Reclaiming Democracy - Political Being in Geopoliticised Contexts

Lead Research Organisation: King's College London
Department Name: War Studies


From the so-called European 'refugee crisis', to the occupation of the Crimean peninsula by Russia to Transatlantic surveillance practices colonising digital space, this thesis takes issue with the employment of cynical realpolitik to make sense of political events, stressing the causal relationship between geography and politics. Such political practice is considered as "'truth' in world politics" which seemingly persists in world history. Despite academic deconstruction and critique of geographical-determinist accounts, practitioners as well as leading think tanks continue to frame international politics as realpolitik and fail to find alternative ways to think about the nexus of territory, bureaucracy of power, and population. This thesis further develops my current master's thesis about the annexation and occupation of the Crimean peninsula, which takes issue with precisely this geopolitical imaginary prescribed as a 'law of modernity'. What is at stake in this geopoliticised representation? It seems that it is democratic political space and political subjectivities that become whitewashed and objectified in the process of their geopolitisation. This thesis aims to explore precisely this tension between the geopolitical imaginary and citizenship practices.

Based on this unease about the prioritisation of territory over peoples, the overarching question of this thesis is: How are 'political subjectivities' configured in geopoliticised contexts? It seems as if territory has been inhabited by the dominant political forces of policy-makers, bureaucratic elites and political advisors, rather than peoples. This not only silences the effects on people's everyday lives, but also their resistance practices and acts of citizenship which constitute processes that configure political subjectivities in such contexts, as most prominently theorised by Engin Isin. Ironically, while the geopolitical imaginary claims and constantly monopolises the realm of politics, a view at its effects on peoples reveals the opposite: the geopolitical imaginary depoliticises the space its imaginary encompasses. John Agnew traces the development of geopolitics as a form of global thinking which emerged in conjunction with the nation-state. This modern geopolitical imagination is constructed by a rational observer who is detached from the world, framing "the world as apart from and prior to the places and peoples it contains" (2003: 26). Moreover, local dynamics are only mentioned with reference to the global, otherwise they are deemed irrelevant (ibid: 27). This thesis takes issue with these dynamics that erase the local and peoples from the geopolitical picture.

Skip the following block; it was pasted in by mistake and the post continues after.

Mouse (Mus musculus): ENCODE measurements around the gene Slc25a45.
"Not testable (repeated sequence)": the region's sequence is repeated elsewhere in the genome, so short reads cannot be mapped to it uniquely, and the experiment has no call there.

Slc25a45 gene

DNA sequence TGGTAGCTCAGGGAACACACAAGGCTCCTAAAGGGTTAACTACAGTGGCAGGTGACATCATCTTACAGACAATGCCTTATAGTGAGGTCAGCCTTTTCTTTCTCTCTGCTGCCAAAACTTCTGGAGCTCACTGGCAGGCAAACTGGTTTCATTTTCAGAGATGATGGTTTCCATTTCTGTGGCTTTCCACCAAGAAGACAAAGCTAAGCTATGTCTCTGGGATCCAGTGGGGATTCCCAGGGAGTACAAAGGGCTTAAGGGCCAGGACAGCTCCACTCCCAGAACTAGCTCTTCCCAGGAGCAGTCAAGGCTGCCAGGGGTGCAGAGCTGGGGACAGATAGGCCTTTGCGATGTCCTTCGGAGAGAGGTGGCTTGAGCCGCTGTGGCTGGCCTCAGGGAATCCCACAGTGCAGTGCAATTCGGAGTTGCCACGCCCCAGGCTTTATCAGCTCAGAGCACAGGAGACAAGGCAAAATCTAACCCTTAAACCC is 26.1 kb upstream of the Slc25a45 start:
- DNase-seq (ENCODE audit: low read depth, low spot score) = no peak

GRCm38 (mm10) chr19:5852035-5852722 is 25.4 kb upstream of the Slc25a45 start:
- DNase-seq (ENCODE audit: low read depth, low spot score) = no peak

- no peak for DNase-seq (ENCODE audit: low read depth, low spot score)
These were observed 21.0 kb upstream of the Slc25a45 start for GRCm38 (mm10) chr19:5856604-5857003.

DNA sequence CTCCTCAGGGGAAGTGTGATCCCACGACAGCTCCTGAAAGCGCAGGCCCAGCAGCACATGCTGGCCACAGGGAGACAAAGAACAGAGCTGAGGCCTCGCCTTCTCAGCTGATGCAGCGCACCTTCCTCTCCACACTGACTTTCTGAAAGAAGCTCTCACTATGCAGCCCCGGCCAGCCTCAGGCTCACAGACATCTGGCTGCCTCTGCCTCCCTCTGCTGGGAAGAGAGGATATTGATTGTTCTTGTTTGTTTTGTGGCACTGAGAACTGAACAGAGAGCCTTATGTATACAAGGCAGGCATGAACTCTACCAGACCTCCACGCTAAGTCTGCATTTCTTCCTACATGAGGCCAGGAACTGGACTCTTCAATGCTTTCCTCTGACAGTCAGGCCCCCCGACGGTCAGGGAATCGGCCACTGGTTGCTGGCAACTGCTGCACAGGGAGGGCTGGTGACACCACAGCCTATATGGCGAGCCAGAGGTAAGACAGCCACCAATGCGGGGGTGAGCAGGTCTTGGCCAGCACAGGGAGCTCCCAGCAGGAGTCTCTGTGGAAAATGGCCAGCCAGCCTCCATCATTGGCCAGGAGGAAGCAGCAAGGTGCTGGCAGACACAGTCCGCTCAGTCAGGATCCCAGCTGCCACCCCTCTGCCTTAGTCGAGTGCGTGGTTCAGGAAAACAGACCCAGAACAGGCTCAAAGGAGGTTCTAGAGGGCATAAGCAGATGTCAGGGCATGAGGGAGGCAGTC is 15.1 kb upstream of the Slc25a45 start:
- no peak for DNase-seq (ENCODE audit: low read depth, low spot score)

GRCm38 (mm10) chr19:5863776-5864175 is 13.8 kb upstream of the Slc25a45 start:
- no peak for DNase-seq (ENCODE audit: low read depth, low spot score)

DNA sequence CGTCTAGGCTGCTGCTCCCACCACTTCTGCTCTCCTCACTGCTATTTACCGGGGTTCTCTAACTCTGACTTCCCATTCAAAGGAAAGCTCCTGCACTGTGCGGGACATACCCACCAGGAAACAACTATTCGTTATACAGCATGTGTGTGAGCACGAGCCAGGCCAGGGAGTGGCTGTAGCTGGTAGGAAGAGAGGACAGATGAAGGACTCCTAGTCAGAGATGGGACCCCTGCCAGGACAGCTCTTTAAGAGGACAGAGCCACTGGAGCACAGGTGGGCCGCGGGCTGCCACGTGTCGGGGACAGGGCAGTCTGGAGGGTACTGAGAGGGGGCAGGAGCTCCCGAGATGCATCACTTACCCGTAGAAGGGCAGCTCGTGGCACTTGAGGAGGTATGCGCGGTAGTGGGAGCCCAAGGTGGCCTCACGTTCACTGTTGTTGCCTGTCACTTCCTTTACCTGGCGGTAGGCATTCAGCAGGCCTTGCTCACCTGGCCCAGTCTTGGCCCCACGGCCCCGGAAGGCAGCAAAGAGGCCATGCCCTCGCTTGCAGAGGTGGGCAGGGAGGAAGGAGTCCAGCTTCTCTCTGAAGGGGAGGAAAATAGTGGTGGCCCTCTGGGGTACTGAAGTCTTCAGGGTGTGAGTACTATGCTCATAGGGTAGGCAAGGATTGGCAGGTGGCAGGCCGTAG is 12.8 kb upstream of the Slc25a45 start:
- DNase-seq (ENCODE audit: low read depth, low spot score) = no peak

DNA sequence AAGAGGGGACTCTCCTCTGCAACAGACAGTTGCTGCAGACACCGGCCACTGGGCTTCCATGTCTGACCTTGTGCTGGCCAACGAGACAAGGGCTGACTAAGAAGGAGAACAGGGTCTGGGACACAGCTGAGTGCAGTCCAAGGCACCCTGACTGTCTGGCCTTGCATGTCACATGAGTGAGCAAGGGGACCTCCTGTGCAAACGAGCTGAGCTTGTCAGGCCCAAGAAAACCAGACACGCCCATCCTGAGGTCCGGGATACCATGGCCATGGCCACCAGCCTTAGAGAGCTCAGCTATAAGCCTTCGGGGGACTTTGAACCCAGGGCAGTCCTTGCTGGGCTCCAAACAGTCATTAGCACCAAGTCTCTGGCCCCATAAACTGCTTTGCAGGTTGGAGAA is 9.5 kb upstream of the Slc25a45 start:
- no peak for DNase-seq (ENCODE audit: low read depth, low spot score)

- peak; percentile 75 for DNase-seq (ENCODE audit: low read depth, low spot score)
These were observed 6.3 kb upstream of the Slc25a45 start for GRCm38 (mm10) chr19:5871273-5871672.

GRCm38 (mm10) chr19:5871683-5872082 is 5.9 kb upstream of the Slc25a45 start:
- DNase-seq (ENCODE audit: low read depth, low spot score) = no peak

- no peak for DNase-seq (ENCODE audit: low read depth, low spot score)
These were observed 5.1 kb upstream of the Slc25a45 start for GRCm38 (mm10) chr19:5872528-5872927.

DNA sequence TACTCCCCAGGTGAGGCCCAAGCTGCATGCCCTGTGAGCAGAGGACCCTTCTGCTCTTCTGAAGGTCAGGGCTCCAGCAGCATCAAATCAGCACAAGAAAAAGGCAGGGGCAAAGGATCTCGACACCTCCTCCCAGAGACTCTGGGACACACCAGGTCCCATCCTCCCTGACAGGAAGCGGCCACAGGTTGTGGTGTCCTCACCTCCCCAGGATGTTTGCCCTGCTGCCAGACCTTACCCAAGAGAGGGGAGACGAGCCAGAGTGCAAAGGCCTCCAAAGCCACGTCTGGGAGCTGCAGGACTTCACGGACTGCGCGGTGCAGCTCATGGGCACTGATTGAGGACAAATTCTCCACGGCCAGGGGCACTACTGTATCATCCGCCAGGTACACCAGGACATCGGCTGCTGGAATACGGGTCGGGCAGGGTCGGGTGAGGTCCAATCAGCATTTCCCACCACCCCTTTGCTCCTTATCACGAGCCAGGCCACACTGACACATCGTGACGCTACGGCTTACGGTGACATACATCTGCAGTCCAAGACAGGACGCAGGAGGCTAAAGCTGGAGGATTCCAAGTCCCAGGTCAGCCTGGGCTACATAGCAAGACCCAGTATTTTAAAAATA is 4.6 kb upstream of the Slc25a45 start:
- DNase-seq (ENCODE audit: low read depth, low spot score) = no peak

In order to understand the political implications of such practices, we have to shift from this geopolitical gaze to taking into account acts of citizenship as they unfold in those sites: migrants resisting the securitisation of borders, Crimean peoples protesting the homogenisation of the peninsula by an occupying power, and digital citizens and whistle-blowers spearheading the resistance against surveillance practices.

In sum, the focal point of this project is the nexus of territory, peoples, and politics, with the aim of assessing how political subjectivities are configured in this co-constitutive relation between the geopolitical imaginary and citizenship practices. This also challenges the separation between the social and the political, which social movement analysis and transnationalism tend to neglect, as this scholarship focuses solely on social aspects of citizenship and migration, rather than explicating the power relations at place. By granting the everyday and the local political significance, new political questions come to the fore. In espousing an International Political Sociology approach, this thesis will take the international not just as a level of analysis, but as an interconnection between processes, practices and relations.


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Studentship Projects

Project Reference Relationship Related To Start End Student Name
ES/P000703/1 30/09/2017 29/09/2027
1918537 Studentship ES/P000703/1 30/09/2017 30/03/2021 Alvina Hoffmann